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success… it’s saying “performed at the Edinburgh Fringe” on their CV… having been there and fulfilled your dream of getting to do a show there is a big part of it as well. So it’s not just having your name in the programme. Actually doing it I’m sure is something that gives a lot of people a lot of personal satisfaction as well. Hartshorn in Girvan, 2010b

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5.0 Conclusions
5.1 General Remarks When approaching companies for interview about the topic of success at the Edinburgh Fringe, a concerted effort was made to select companies with disparate approaches to producing at the Fringe. These differentiating factors dictated not only the type of work the companies were producing, but their relationships with the venues, the business models they adopted and, it was initially suspected, their internal definitions of what a would constitute a successful run at the Fringe. Upon interview however it became clear that although the methods used by the three companies were fundamentally different, their definitions of success could be viewed as very similar when examined in broad terms. I believe that a major contributing factor in this was that this paper sought to investigate the practices of semi-professional companies. Each of the companies examined were led by producers in their early 20’s, striving to make their artistic endeavours their primary employment, as such, although they were perhaps committed to concepts such as artistic integrity to very differing degrees, the all realised that there was an economic imperative to the work that they were producing, and an implied responsibility to their company and its members to expose them to the opportunities presented by the Fringe environment. 5.2 Development of Work I believe that the most pronounced common theme to all of the companies examined was that a successful Edinburgh run was one during which the Fringe could be used as a means of developing both the companies and their methods of work. All respondents interviewed suggested that for work to be successful it has to be developed specifically for the Fringe as a cultural market place. All the companies interviewed also advised that they had tailored their choices of work, or in many cases redeveloped work specifically for the Fringe. The understanding of what developments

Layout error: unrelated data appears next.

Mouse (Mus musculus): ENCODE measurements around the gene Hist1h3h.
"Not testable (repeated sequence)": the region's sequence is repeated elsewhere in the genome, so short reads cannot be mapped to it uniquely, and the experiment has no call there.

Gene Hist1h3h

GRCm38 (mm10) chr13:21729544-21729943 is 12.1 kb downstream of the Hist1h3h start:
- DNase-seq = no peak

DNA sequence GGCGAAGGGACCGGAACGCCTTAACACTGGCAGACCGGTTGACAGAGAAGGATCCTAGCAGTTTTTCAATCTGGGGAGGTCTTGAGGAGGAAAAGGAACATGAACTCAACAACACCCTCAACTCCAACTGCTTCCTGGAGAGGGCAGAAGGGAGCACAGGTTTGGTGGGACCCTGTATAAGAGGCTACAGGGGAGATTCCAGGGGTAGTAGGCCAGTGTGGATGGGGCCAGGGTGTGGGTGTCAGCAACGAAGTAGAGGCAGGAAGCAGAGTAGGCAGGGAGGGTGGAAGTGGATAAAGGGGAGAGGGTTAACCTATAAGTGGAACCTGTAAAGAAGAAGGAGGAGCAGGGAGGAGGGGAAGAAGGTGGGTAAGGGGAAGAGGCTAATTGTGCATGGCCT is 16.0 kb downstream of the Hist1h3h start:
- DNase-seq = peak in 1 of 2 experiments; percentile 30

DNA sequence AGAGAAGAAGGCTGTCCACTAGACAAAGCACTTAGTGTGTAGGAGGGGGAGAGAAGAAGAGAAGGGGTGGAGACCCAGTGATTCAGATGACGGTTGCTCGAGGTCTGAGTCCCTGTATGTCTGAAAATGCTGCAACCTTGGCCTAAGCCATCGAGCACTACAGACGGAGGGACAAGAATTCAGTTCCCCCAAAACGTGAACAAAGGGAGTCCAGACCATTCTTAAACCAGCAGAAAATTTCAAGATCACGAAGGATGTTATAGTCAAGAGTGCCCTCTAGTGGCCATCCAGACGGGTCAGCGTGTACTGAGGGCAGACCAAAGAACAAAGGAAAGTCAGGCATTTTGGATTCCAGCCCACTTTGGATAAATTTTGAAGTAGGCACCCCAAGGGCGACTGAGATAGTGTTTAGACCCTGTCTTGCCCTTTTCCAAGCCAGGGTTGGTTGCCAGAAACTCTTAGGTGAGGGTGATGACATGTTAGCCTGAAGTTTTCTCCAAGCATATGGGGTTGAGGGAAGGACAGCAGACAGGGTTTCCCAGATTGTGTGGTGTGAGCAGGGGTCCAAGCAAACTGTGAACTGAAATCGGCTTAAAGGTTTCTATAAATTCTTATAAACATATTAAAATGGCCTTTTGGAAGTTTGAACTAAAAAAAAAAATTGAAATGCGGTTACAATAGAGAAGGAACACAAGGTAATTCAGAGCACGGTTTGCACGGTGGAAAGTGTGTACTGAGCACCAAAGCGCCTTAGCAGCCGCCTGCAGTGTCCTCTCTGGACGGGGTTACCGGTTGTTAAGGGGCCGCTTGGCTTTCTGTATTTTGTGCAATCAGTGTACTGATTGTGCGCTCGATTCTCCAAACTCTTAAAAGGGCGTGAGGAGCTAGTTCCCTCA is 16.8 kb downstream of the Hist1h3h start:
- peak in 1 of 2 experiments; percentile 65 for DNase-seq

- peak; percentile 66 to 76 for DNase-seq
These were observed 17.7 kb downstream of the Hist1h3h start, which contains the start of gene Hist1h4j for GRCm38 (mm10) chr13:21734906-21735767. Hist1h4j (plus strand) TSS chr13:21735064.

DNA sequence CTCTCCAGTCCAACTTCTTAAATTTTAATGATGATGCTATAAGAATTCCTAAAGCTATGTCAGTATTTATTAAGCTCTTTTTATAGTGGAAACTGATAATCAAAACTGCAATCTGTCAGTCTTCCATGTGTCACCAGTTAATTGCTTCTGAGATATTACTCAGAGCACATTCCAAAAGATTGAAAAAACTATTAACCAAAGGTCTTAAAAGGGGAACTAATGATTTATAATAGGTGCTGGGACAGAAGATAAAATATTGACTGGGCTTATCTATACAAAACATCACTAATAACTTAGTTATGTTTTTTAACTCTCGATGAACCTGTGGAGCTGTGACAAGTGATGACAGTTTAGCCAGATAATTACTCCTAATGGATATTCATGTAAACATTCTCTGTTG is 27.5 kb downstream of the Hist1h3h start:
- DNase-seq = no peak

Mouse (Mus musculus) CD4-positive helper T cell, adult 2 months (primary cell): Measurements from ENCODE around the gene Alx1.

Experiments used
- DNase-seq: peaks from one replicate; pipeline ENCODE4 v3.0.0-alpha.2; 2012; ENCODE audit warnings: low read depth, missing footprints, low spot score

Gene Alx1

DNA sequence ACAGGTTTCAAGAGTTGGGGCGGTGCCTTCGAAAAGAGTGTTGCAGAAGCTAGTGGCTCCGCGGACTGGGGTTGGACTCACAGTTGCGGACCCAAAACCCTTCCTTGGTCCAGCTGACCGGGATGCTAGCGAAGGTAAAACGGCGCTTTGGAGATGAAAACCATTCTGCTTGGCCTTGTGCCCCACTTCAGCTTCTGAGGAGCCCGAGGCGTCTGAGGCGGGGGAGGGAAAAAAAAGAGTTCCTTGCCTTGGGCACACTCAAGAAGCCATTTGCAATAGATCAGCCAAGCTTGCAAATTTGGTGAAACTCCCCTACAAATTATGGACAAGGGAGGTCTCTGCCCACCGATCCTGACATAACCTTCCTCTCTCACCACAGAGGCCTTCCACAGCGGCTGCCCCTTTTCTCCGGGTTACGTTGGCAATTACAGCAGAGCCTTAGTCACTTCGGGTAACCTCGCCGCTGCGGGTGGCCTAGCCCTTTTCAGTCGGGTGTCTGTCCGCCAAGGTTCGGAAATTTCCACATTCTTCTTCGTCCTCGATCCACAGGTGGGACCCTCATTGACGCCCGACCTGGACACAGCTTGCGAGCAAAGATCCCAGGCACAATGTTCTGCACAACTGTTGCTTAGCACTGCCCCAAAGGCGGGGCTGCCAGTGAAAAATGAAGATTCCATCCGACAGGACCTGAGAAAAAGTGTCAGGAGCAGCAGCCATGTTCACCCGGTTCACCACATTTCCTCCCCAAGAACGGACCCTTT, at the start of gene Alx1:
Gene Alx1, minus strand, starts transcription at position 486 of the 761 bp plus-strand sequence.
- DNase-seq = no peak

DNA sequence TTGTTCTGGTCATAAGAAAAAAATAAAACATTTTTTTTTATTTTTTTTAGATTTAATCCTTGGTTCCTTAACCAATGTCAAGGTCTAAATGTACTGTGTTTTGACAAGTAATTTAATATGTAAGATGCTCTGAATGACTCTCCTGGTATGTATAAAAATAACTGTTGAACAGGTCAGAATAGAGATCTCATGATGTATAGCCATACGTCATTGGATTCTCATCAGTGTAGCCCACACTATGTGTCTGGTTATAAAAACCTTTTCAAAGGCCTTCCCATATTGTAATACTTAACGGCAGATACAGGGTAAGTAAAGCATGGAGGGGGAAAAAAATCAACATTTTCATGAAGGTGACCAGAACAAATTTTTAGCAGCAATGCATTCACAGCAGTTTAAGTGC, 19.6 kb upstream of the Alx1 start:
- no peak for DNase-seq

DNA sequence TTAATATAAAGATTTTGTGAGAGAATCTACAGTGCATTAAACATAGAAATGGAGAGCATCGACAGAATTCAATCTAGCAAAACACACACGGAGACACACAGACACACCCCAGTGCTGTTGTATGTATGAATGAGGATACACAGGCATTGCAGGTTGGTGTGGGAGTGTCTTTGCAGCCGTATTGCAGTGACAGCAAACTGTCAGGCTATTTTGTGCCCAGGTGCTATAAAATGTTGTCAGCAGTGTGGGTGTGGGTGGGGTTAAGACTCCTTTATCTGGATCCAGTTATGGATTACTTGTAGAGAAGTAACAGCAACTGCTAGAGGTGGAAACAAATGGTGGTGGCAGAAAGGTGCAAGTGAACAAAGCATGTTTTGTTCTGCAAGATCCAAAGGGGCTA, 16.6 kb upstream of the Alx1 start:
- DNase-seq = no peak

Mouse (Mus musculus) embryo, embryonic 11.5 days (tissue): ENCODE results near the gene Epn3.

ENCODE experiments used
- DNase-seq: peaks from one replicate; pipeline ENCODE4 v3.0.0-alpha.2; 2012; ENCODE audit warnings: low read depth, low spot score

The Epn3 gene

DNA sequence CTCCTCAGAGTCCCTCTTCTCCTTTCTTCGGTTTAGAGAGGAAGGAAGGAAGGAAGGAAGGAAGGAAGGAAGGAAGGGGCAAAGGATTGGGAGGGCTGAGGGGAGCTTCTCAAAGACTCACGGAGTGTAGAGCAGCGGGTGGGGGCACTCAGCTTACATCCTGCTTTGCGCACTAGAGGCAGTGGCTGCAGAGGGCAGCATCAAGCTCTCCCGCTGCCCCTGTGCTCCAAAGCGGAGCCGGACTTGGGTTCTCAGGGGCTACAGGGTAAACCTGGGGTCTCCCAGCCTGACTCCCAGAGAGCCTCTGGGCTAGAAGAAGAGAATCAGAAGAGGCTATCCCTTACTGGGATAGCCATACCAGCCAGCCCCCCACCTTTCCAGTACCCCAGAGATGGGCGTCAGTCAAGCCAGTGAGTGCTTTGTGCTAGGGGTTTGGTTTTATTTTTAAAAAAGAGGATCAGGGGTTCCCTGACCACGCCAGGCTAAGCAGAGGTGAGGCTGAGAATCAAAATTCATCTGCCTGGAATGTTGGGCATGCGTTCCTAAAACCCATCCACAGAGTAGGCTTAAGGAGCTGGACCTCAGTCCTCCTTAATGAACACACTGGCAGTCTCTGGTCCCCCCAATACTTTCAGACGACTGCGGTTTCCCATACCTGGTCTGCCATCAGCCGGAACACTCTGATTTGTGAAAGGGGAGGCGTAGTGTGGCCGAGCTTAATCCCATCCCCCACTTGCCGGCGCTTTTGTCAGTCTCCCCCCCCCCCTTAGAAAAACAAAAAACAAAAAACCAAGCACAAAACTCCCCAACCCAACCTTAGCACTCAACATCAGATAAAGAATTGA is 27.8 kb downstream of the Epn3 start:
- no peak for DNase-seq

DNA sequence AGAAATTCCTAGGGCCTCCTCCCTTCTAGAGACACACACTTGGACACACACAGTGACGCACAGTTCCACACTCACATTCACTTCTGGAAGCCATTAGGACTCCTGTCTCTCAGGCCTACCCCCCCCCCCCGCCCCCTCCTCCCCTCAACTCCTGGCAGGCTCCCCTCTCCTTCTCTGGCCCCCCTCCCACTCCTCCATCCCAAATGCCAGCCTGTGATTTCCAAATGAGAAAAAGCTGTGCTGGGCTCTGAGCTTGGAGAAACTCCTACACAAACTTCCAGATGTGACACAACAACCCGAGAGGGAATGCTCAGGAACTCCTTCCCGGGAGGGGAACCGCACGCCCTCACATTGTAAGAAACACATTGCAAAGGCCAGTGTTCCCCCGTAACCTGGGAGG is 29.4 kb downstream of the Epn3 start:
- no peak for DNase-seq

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needed to be made were specific to each company, however they were each motivated by previous experience in a Fringe environment. There was then an expectation that a successful Fringe show would attract attention from a promoter of a regional or London based receiving theatre. Each of the companies suggested that the although there had already been a development process leading to the work being at a level that it could be successful in the Fringe environment, there was then another stage of development required upon achieving regional or London transfer. At each point of the development process there appears to be a need for the work to be adapted to match the expectations of the audience it is being presented to. The most coherent definition for a successful Fringe production, within the semiprofessional companies which have been examined, would appear to be a run which plays a meaningful part in the development of a company and its work. Companies such as Hartshorn Hook layout quite objectively that they aspire to be producing commercial theatre on a West End scale within five years. The Edinburgh Fringe is a step on this development process, allowing them to have shows transfer from the Edinburgh Fringe to small theatres in London, at all stages increasing the size and scale of their work, enabled by their appearance at Edinburgh. These aspirations for development as a company were found to be uniform across the companies interviewed, however it is not expected that this would be accepted as the definition of a successful run for all companies at the Edinburgh Fringe. It could be suggested that the group sampled are more representative of semi-professional companies working at the top end of the independent venue structure, out with the comedy-centric ‘big four’ venues. 5.3 Financial Success Enables Companies For all of the companies interviewed there was also an acceptance that a production breaking even was not necessarily an assurance that a production had been a success. The more commercially motivated producers Hartshorn Hook, believed that it played a major part in their expectations for a production, however even they accepted that the Fringe could serve its purpose as a development platform for work, with their multiple